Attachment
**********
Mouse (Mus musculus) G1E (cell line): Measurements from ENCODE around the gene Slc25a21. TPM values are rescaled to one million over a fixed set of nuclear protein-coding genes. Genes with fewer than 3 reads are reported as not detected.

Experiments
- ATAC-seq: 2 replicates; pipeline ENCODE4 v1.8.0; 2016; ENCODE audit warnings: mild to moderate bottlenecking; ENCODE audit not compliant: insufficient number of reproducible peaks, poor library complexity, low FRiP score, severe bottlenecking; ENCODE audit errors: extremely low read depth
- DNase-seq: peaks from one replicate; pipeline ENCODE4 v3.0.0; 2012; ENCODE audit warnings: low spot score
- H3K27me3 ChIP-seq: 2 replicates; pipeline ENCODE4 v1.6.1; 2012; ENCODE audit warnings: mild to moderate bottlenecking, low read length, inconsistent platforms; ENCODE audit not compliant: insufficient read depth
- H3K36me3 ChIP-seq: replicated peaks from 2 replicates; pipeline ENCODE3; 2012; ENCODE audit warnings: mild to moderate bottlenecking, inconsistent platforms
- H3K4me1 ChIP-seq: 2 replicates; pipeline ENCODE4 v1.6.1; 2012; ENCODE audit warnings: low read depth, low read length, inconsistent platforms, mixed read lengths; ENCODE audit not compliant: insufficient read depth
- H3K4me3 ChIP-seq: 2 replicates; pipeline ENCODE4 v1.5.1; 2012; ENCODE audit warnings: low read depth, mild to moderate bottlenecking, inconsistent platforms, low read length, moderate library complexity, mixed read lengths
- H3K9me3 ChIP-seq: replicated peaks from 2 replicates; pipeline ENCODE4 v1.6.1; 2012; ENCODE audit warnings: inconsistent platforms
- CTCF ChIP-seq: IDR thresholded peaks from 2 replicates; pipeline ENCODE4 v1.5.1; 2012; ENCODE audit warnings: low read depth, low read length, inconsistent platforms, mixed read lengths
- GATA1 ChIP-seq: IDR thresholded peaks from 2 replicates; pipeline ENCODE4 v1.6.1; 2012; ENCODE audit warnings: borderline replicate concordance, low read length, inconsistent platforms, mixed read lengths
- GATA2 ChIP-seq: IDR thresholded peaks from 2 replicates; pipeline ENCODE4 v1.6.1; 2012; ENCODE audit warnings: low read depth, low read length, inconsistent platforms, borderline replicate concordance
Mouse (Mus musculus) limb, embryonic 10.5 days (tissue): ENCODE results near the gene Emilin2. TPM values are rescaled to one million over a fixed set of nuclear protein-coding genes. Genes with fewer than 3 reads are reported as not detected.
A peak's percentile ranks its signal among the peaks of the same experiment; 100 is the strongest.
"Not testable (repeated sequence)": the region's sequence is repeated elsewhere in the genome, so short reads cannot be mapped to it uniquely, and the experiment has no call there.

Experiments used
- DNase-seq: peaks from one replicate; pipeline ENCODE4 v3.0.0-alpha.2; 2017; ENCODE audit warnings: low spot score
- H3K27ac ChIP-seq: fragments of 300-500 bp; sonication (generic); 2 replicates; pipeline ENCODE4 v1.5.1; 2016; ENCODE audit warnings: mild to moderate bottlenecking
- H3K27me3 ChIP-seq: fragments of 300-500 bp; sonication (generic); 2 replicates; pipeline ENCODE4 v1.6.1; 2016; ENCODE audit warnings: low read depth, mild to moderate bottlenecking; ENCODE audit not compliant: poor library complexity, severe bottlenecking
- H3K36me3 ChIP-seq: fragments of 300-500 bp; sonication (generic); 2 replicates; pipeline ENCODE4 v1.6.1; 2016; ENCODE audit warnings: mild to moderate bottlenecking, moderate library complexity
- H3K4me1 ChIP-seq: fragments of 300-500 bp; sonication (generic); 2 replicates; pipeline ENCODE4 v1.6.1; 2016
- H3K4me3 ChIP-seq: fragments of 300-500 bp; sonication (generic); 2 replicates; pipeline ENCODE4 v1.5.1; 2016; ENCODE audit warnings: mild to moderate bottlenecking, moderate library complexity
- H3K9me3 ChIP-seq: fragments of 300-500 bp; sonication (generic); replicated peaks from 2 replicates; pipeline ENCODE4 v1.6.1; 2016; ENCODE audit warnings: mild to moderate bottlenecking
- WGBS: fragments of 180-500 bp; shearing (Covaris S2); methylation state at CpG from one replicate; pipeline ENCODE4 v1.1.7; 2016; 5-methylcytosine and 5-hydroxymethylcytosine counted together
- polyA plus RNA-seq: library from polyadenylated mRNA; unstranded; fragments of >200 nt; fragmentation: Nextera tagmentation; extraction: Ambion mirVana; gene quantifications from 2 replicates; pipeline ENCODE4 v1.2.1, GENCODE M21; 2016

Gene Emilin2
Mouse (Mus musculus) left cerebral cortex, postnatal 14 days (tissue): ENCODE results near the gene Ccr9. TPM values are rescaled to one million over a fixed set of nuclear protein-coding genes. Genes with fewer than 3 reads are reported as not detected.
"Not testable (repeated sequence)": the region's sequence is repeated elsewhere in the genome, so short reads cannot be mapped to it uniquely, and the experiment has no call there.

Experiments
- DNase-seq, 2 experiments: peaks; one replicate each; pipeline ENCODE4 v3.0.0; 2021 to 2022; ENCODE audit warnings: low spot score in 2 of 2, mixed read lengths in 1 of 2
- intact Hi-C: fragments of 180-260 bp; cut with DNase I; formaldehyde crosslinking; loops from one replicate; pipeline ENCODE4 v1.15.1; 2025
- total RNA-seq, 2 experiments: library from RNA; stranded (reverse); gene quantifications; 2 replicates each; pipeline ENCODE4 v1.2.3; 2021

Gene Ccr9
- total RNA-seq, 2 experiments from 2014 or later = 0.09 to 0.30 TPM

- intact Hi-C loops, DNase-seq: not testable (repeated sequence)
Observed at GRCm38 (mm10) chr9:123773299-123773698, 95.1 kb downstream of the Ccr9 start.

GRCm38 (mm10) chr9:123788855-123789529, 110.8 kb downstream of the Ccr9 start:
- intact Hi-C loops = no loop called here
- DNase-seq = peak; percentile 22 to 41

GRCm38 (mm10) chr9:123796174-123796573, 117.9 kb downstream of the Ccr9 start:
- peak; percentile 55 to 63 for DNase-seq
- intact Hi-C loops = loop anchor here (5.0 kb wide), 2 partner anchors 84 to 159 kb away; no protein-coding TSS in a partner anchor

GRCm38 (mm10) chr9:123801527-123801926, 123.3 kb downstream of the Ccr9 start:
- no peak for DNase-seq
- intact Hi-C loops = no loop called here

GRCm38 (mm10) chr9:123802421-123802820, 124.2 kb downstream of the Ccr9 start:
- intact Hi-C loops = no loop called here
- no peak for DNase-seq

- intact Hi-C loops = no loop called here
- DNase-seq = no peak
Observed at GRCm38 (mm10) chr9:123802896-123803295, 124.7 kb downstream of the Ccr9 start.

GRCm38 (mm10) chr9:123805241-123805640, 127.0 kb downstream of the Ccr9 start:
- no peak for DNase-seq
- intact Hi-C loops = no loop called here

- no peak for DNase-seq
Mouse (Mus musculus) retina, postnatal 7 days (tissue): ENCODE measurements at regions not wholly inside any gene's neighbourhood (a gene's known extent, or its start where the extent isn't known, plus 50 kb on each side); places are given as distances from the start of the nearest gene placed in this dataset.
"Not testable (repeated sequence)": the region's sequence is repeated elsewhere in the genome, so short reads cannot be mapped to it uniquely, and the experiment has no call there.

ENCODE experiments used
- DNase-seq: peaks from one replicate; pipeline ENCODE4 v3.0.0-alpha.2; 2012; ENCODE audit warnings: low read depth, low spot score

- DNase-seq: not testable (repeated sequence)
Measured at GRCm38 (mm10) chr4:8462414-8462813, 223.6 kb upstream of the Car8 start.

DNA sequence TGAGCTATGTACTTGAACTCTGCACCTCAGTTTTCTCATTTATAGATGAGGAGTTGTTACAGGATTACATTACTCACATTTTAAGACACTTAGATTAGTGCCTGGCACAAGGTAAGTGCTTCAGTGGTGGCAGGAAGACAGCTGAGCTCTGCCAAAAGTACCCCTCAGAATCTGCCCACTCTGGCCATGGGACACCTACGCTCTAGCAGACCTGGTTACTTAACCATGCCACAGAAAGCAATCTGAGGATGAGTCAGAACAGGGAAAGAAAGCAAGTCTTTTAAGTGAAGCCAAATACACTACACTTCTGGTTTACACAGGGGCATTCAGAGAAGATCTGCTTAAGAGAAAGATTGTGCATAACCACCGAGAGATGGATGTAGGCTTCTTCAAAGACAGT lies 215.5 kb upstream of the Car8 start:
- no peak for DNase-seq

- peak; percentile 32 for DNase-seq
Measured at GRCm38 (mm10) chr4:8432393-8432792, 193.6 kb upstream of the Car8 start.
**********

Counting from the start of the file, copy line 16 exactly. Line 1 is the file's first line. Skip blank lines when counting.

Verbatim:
Experiments used